Potentially good news for those who want to zip around our solar system, and beyond, at speeds approaching that of light -- and maybe even faster.
NASA, according to NASASpaceFlight.com, is quietly claiming to have successfully tested a revolutionary new means of space travel that could one day allow for such insane speed, and to have done it in a hard vacuum like that of outer space for the first time.
The technology is based on the electromagnetic drive, or EM drive.
The science behind the EM drive is, well, complicated to say the least, but the basic idea is to convert electrical energy into thrust without propellant (the fuel in rockets), which should be impossible because it violates the law of conservation of momentum. That law states that momentum can only be changed by one of the forces described by Newton's laws of motion -- that's where propellant normally comes in with traditional rockets.
If you want to dive into the "hows" and "whys" of all this, they're discussed at length -- by amateur enthusiasts as well as Ph.Ds and one of the NASA engineers actually working on the EM drive -- on this NASASpaceFlight.com forum.
Scientists from the US, UK and China have demonstrated the EM drive over the past 15 years or so, but it's been controversial, since as mentioned above, the EM drive would seem to violate classical physics. NASA's tests in conditions that mimic outer space, however, bring a new sense of possibility to electromagnetic propulsion.
If such a technology really does work, and can be implemented in future spacecraft, the implications include faster, cheaper and more efficient travel around our solar system and beyond, and could even be a stepping stone to faster-than-light travel. Yes Trekkers, I do mean a warp drive.
Imagine a vehicle carrying half a dozen passengers and luggage to the moon in about four hours, or a multi-generational trip at almost one-tenth the speed of light to reach Alpha Centauri in less than a century. The technology that makes this a reality could be in testing right now in Texas at the Johnson Space Center.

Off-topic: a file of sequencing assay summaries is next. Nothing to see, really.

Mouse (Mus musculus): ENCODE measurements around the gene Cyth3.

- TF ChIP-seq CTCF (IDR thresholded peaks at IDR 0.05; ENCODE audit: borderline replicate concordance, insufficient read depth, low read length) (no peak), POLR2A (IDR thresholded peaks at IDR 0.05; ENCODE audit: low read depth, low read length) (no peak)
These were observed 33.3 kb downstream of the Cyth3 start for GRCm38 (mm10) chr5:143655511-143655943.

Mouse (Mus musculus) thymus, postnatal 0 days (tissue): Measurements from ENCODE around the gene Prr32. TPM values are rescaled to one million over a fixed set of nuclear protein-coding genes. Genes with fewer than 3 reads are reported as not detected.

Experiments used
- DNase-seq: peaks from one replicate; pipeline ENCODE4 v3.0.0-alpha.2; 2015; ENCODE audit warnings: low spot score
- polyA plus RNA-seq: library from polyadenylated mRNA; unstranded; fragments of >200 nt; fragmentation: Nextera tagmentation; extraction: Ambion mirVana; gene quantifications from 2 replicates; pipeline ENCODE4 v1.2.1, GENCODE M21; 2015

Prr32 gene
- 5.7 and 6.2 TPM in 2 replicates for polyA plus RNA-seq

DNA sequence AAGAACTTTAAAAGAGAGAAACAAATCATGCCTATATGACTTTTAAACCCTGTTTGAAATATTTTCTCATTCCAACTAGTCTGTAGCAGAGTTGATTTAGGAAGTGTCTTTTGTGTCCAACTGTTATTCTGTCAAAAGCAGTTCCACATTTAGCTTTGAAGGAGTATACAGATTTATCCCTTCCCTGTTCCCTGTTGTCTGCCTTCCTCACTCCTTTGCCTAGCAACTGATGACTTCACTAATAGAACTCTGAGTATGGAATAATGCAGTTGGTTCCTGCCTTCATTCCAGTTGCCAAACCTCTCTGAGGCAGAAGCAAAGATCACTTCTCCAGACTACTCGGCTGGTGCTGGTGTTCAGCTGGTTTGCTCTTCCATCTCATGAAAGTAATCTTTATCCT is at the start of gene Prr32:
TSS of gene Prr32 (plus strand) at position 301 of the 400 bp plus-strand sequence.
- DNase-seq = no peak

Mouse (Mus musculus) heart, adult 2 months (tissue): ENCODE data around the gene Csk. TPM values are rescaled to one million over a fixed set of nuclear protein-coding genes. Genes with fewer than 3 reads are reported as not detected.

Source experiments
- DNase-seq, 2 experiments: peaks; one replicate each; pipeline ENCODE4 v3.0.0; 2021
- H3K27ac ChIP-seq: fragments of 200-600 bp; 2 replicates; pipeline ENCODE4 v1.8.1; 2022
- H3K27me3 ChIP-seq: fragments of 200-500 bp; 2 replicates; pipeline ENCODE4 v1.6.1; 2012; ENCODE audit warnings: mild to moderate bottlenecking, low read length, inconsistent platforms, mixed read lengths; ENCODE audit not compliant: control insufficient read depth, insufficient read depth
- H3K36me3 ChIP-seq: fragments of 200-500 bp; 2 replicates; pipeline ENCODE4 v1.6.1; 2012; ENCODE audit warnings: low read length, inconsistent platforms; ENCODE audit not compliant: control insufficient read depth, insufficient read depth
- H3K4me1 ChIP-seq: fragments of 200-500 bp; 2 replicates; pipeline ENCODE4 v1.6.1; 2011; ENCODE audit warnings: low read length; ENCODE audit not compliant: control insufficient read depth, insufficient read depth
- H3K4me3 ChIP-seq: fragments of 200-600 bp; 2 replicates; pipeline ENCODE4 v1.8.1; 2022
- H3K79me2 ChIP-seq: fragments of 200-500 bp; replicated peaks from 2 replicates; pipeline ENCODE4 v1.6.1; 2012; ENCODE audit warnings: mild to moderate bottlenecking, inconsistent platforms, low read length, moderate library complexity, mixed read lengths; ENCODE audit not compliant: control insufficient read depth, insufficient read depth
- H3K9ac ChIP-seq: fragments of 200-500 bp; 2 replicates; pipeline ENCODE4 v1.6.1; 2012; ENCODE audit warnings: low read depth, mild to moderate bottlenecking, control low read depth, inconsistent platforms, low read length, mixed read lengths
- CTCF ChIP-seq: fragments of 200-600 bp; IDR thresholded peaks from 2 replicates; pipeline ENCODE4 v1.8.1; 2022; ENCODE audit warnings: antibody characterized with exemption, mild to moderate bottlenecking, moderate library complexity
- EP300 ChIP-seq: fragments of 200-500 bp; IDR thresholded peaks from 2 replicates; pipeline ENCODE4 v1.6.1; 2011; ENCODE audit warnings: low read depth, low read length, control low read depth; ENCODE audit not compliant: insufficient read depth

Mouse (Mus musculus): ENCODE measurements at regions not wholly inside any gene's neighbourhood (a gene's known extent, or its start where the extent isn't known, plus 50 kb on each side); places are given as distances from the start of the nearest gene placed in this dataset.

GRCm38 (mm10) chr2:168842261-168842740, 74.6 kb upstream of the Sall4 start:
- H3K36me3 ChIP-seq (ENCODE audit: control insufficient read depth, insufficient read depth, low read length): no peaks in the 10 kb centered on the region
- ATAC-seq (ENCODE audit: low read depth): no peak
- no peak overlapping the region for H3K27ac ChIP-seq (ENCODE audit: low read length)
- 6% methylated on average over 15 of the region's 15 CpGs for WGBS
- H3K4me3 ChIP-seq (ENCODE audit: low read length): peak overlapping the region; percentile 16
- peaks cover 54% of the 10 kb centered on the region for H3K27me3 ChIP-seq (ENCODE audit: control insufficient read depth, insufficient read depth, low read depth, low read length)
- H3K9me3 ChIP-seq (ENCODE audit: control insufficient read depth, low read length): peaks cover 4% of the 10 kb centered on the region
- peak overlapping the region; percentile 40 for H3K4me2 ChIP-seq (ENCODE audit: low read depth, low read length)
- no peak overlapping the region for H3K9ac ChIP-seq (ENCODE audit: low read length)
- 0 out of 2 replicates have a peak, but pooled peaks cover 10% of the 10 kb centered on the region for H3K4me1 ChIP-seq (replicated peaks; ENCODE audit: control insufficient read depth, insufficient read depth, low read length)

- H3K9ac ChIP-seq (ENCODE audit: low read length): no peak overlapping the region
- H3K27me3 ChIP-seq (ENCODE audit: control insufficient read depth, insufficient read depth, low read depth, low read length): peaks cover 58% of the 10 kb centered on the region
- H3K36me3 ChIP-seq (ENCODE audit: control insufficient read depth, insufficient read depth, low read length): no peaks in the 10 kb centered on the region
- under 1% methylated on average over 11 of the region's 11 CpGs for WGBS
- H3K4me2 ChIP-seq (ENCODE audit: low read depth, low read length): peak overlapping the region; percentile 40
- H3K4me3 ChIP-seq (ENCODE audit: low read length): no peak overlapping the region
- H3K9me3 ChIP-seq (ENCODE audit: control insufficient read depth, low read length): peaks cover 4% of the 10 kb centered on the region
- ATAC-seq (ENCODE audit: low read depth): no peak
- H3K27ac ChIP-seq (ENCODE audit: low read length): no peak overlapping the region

NASA did not immediately respond to a request for comment, but we reached out to Paul March, the engineer who has been working on the EM drive at JSC and sharing some of the results on the forum mentioned above. He told us:
"My work at Eagleworks (the lab at JSC where the EM drive is being tested) is just a continuation of my work tackling the fundamental problem that has been hindering manned spaceflight from the termination of the Apollo moon program. That being the availability of a robust and cost-effective power and propulsion technology that can break us loose from the shackles of the rocket equation."
The technology will still require more tests to verify that it's the real deal (none of this has gone through anything like a rigorous peer review, except for the pretty vigorous discussion on the above forum), and any spacecraft that ends up using an EM drive will basically need a substantial onboard nuclear power plant that will need to be developed for such a specific use in space.
The notion of flying through space atop a nuclear reactor shouldn't be any more scary than all the radiation flying through space outside our hypothetical future moon taxi though, so don't worry.